Coral reefs still have some fight left in them. In the face of climate change, recent discoveries are giving us hope that some corals can hang on longer than researchers imagined by resisting both rising temperatures and ocean acidification.
This growing evidence on the surprising resilience of reefs has gained more support today, with news of lab experiments that demonstrate some corals able to withstand rising temperatures can pass the trait on to their offspring through their genes.
Reefs, home to a quarter of all marine life, are facing a one-two punch in the next few decades. Warmer waters bleach corals, stripping away the photosynthetic microbes that live in their tissues. At the same time, the rising level of atmospheric carbon dioxide is affecting ocean chemistry: CO2 dissolves in the ocean, turning into carbonic acid that lowers pH, and thus making it harder for corals to grow their skeletons. The combination has led some scientists to expect most reefs to die out long before the end of the 21st century.
Recent history seems to support this gloomy prognosis. The El Niño event of 1997-98 wiped out 16 per cent of the world's shallow reefs in one shot. Then the 2009-10 event saw a lesser round of bleaching. Now, just five years later, an ongoing El Niño has swept across the equatorial Pacific. "We're on the brink of the third global bleaching event in history," says Mark Eakin of the National Oceanic and Atmospheric Administration in College Park, Maryland.
But the good news is that evidence is mounting that corals may have a whole toolkit of resistance strategies at their disposal – and, crucially, that they can pass on their genes for climate-change resistance to the next generation.
Working on the Great Barrier Reef, Australian and US researchers cross-bred corals from warmer and colder waters, and subjected the offspring to a heat test. "The corals from warmer locations have babies with higher heat tolerance," says Line Bay from the Australian Institute of Marine Science in Townsville, Queensland.
The researchers also found that mother corals passed on heat resistance more effectively than fathers, and that genes related to mitochondria were particularly helpful for resisting warmer temperatures – an unexpected result that they hope to further examine in future studies.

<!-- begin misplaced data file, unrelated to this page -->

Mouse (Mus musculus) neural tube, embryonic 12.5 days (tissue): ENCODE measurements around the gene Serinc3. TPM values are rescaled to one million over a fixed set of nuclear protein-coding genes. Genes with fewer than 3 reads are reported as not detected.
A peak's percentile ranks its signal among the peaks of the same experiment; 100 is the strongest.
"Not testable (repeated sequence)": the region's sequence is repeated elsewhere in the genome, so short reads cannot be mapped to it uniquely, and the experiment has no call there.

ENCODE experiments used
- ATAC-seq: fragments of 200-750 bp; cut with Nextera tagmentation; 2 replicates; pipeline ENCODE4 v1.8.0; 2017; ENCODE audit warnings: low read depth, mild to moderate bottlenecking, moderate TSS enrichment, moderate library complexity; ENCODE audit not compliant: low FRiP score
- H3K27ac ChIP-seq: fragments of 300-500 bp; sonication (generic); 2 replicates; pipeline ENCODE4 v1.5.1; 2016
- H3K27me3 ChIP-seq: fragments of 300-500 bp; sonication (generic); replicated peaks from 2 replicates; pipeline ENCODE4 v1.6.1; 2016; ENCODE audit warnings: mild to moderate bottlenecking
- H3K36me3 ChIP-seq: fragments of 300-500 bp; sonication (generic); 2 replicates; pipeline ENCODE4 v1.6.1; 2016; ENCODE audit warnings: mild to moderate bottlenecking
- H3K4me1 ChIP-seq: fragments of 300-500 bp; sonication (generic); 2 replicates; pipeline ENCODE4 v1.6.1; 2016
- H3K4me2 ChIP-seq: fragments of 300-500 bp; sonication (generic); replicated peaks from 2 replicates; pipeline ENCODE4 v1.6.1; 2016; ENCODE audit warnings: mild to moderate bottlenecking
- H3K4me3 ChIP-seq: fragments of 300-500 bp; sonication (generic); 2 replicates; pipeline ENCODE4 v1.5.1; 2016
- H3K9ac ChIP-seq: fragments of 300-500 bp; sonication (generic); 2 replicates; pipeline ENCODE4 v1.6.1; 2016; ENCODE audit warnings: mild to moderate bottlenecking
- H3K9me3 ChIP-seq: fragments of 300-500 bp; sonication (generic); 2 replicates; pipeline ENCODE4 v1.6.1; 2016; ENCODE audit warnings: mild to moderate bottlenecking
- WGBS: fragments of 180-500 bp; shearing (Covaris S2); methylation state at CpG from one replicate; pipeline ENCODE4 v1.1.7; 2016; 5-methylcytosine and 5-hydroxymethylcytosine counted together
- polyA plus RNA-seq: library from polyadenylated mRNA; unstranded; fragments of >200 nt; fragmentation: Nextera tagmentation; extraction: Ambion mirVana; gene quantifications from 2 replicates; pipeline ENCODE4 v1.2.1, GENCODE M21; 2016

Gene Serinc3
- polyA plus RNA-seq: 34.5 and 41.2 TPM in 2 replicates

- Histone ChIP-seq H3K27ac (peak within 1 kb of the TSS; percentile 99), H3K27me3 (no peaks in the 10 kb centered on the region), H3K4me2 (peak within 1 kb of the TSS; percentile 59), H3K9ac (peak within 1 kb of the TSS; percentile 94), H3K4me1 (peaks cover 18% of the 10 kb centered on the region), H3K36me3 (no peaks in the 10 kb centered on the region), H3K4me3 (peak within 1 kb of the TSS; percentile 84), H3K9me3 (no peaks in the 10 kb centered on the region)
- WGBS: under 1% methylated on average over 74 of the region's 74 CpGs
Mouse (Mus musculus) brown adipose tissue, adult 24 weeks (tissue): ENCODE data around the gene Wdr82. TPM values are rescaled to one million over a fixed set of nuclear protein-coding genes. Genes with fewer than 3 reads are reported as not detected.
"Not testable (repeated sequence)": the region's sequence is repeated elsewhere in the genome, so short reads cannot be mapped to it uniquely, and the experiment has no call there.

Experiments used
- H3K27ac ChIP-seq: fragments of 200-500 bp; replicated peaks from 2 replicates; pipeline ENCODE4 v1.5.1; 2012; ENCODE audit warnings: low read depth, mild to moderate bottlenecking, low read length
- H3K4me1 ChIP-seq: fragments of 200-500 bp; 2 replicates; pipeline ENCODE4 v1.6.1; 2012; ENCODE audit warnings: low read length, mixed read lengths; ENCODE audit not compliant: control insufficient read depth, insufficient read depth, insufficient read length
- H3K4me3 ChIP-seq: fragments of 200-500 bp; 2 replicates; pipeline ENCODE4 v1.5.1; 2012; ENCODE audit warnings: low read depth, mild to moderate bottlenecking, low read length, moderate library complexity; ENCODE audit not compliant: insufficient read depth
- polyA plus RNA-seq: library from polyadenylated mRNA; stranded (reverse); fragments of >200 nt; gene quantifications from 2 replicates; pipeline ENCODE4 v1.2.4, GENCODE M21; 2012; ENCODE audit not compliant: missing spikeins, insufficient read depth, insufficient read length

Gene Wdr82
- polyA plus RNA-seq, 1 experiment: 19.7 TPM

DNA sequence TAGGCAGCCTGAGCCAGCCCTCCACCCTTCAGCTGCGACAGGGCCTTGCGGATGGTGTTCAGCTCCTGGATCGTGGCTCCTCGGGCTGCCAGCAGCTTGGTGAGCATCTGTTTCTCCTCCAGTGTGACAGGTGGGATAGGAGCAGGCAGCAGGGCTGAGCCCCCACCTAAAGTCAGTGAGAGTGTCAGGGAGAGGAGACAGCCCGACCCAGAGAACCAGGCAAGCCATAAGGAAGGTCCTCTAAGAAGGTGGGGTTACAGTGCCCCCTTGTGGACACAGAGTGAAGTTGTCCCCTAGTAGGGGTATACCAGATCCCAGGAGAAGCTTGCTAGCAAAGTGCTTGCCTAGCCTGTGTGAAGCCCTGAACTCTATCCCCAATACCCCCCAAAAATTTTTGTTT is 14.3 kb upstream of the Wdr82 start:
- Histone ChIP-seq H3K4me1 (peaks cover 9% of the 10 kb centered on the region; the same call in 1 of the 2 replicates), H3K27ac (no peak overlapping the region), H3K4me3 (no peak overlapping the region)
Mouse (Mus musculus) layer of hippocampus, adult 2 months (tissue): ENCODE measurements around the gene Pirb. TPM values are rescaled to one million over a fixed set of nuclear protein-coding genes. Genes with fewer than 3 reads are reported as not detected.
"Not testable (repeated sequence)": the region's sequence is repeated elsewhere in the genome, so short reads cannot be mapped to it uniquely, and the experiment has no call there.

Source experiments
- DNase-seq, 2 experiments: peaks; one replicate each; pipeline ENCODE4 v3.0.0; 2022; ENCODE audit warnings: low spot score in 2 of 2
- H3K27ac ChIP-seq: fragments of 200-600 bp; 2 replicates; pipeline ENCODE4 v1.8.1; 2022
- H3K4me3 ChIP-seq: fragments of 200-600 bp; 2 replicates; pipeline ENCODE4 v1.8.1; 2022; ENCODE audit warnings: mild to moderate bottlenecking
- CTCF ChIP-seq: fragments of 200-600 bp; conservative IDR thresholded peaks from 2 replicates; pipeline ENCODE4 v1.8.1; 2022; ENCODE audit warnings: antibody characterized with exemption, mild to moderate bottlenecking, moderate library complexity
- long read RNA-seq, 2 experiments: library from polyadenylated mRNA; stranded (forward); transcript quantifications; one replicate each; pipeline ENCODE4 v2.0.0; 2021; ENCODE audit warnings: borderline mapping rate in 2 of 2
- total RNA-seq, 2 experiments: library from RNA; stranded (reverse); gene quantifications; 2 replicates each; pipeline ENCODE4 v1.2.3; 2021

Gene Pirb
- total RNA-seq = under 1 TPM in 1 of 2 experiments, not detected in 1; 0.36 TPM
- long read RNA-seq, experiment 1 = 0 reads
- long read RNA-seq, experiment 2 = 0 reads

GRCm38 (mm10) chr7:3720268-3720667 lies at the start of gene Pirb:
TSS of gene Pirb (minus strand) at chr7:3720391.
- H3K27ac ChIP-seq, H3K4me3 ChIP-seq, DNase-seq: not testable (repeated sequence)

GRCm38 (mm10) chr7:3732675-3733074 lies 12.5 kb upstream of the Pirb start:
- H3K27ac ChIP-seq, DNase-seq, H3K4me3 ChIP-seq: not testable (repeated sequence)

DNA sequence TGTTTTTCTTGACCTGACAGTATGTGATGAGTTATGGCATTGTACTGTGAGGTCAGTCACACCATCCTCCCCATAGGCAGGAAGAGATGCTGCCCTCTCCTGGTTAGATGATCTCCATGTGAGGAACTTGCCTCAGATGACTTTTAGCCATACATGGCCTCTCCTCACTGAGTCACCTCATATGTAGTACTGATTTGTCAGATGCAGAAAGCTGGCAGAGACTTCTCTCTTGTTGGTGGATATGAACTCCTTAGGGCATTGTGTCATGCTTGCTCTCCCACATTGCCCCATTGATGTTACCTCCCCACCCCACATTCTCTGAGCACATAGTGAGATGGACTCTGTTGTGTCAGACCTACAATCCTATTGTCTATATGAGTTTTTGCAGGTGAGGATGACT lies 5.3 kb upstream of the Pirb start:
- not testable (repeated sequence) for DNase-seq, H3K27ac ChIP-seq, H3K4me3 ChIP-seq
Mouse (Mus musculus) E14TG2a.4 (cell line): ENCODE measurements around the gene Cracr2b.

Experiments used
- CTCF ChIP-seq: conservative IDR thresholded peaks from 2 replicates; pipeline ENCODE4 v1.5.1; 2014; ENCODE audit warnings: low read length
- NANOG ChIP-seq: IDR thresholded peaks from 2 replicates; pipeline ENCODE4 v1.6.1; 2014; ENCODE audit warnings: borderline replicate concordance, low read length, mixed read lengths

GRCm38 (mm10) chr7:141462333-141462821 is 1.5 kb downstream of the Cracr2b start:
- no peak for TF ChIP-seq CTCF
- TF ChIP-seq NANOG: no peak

"It's great stuff," says Andrew Baker at the University of Miami in Florida. "We're starting to see corals resisting heat stress in a variety of different ways."
Baker's own work – on the algae that corals partner with – has identified another strategy. By changing their algae for a more heat-resistant strain, corals can tolerate temperatures about 1.5 °C higher in the weeks or months after a bleaching event, he says.
It's not just larvae, but also adult corals, that can build heat tolerance. Researchers from Stanford University working in American Samoa have found that corals exposed to naturally hot water are primed to use the genes that grant them heat resistance – and that they have a diverse, interacting set of them. We don't know yet whether the coral genes at work on the Great Barrier Reef are the same as those in American Samoa, but the Stanford team is keen to find this out.
There are hints that corals can resist ocean acidification too. Between limestone islands in Palau, a team from the Woods Hole Oceanographic Institution in Massachusetts has found coral communities living in naturally acidified waters that display few of the detrimental effects expected from the process – the reasons for which the researchers are now exploring.
These are hopeful stories, but biologists will be eager to see if these promising genetic results can be replicated on reefs elsewhere in the world. In addition, it still isn't clear whether corals resistant to high temperatures will also be able to tolerate acidification, and vice versa.
Even so, learning more about how corals can combat climate change is opening up new opportunities, according to Baker. Further work that confirms the importance of heat-resistance genes and identifies reefs that are naturally more resilient amid changing conditions may help conservationists to draw up a list of reefs most likely to survive the next hundred years of carbon emissions. These could then be made a priority for protection from more manageable hazards, such as pollution and fishing.
Alternatively, biologists might be able to transplant particularly heat-resistant adult corals onto reefs that are struggling to adapt to warmer waters – a strategy that might prove useful if the natural spread of resistance is too slow to keep pace with warming.
But there is still one big question hanging over all reefs: how will they cope if we don't slow and eventually reverse the amount of carbon we emit into the atmosphere? The UN Climate Change Conference in Paris at the end of the year could give resilient corals a "fighting chance" if it can set a plan that will keep the world to only 2 °C of warming, Eakin says.
"The corals are doing their part," he says. "Can we do ours?"